Friday, December 29, 2006

The Joy of Reading

During this laziest of weeks – okay, not counting Monday – I’ve indulged in my favourite of pastimes, reading. Not that I don’t read every day, every week of the year, this reading has been different: nothing has been something I have to read. It’s all been strictly for pleasure.

Guiltiest of these is yet to come, as I’m not quite brave enough to face the end of such a hideously beloved series. So there it sits, beckoning with its creepy cover: the Baudelaire children eyeing a very white foot. Book the Thirteenth, o dread of dreads. If you’re not familiar with Lemony Snicket's Series of Unfortunate Events, I must caution you. Even the website is very unpleasant. A visit there might well require a glass of fortified eggnog.

Another guilty pleasure was a long-postponed re-read. Earlier this month, I kept bumping into Heinlein’s classic, Stranger in a Strange Land. Three different places, three times. What else could I do but heed the signs, curl up by the fire, and open it again? Only, now that I’ve finished it, I can’t figure out why it hasn’t been made into a film. We could use some water-brother grokkery to mellow out this crazy world.

Just as this week wouldn’t be complete without nibbling butter tarts, no week of lazy pleasures would be complete without sampling some poems. This little treasure by Victoria’s Barbara Pelman popped out from the latest issue of CV2. It seems so appropriate for these last few days of the year. I leave it with you as a belated yuletide gift.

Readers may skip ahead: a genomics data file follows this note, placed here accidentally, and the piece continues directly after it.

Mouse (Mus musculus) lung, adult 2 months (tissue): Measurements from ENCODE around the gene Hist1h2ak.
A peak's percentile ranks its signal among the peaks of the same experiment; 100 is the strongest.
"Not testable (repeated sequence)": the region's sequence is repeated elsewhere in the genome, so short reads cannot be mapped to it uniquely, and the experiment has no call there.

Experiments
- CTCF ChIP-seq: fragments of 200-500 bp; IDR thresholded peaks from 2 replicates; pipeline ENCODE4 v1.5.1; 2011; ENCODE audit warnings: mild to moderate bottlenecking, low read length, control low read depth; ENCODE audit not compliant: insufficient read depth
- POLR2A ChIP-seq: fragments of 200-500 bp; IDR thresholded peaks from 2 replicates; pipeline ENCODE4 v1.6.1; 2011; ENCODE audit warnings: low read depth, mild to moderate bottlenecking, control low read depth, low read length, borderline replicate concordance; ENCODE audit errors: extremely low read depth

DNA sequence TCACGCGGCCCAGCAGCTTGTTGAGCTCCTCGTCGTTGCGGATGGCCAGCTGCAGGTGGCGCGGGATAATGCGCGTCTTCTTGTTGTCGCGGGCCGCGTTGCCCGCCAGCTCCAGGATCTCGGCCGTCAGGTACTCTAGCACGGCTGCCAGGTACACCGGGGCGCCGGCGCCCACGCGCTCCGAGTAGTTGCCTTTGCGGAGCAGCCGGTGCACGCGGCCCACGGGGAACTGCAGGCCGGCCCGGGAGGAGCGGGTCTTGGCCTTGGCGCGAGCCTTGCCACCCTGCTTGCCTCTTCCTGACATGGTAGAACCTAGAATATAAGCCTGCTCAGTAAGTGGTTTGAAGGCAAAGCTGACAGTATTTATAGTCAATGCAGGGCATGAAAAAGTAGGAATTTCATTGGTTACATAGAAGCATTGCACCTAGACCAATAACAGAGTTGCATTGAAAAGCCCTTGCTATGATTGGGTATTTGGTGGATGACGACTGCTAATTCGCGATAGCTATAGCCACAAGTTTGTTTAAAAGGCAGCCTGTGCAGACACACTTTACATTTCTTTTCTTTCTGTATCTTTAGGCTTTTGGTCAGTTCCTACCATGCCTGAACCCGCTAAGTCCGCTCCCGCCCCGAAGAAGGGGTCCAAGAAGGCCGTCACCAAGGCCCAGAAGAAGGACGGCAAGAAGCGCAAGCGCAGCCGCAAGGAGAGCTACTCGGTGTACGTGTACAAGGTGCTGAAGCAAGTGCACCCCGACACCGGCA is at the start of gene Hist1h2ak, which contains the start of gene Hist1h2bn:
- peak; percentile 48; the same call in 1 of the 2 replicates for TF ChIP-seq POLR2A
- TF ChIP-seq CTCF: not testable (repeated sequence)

The Angel of Backyards

likes the perspective of rearview mirrors,
sits backwards in buses and subways
checks behind her when she walks
down back alleys–

is left-handed, has lost
the front door key, sits on the porch
contemplating last spring’s garden.
She is a connoisseur of weeds

knows the yellow sharpness of broom,
the white exuberance of yarrow,
counts dandelions and buttercups
among her friends.

The angel of backyards
steals into closed doors, plants
an oblique desire in the darkest
of corners, catches you unaware

while cooking soup, planting petunias,
preparing careful budgets; digs up
buried bones, turns the compost
and there it is again – all that you thought
you lost, all you wish to lose.

Thursday, December 21, 2006

Zappa, Take Two